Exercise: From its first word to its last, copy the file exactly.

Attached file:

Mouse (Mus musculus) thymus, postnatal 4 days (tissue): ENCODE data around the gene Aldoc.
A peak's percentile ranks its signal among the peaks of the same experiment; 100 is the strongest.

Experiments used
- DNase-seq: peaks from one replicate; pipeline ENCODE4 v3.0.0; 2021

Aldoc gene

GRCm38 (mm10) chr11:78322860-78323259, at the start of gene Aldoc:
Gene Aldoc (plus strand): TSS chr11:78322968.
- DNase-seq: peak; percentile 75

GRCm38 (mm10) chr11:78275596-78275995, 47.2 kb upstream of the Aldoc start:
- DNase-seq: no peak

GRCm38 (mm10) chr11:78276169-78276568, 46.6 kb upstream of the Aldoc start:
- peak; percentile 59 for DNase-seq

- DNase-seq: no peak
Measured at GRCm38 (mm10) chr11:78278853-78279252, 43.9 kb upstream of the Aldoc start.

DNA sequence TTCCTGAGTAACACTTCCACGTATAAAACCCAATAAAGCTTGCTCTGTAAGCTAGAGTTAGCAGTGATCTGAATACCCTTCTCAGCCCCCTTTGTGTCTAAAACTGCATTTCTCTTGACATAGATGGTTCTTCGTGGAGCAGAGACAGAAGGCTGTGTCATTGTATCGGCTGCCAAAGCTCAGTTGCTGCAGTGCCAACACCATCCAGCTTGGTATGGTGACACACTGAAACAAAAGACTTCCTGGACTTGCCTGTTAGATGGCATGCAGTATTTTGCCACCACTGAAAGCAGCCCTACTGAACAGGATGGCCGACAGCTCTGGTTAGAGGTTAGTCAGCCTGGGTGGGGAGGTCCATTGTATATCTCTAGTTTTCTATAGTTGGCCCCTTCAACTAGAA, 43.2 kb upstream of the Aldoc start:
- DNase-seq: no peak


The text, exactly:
Mouse (Mus musculus) thymus, postnatal 4 days (tissue): ENCODE data around the gene Aldoc.
A peak's percentile ranks its signal among the peaks of the same experiment; 100 is the strongest.

Experiments used
- DNase-seq: peaks from one replicate; pipeline ENCODE4 v3.0.0; 2021

Aldoc gene

GRCm38 (mm10) chr11:78322860-78323259, at the start of gene Aldoc:
Gene Aldoc (plus strand): TSS chr11:78322968.
- DNase-seq: peak; percentile 75

GRCm38 (mm10) chr11:78275596-78275995, 47.2 kb upstream of the Aldoc start:
- DNase-seq: no peak

GRCm38 (mm10) chr11:78276169-78276568, 46.6 kb upstream of the Aldoc start:
- peak; percentile 59 for DNase-seq

- DNase-seq: no peak
Measured at GRCm38 (mm10) chr11:78278853-78279252, 43.9 kb upstream of the Aldoc start.

DNA sequence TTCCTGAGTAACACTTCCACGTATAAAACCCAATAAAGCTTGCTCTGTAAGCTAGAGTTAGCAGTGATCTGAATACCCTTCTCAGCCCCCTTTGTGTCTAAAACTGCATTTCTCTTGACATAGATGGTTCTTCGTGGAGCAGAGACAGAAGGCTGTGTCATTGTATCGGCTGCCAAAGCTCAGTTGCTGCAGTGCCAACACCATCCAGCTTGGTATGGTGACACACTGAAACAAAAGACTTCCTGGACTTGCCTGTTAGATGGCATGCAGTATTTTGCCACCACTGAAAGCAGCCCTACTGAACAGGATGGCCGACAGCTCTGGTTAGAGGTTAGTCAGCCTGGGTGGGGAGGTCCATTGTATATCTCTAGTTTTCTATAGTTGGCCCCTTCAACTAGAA, 43.2 kb upstream of the Aldoc start:
- DNase-seq: no peak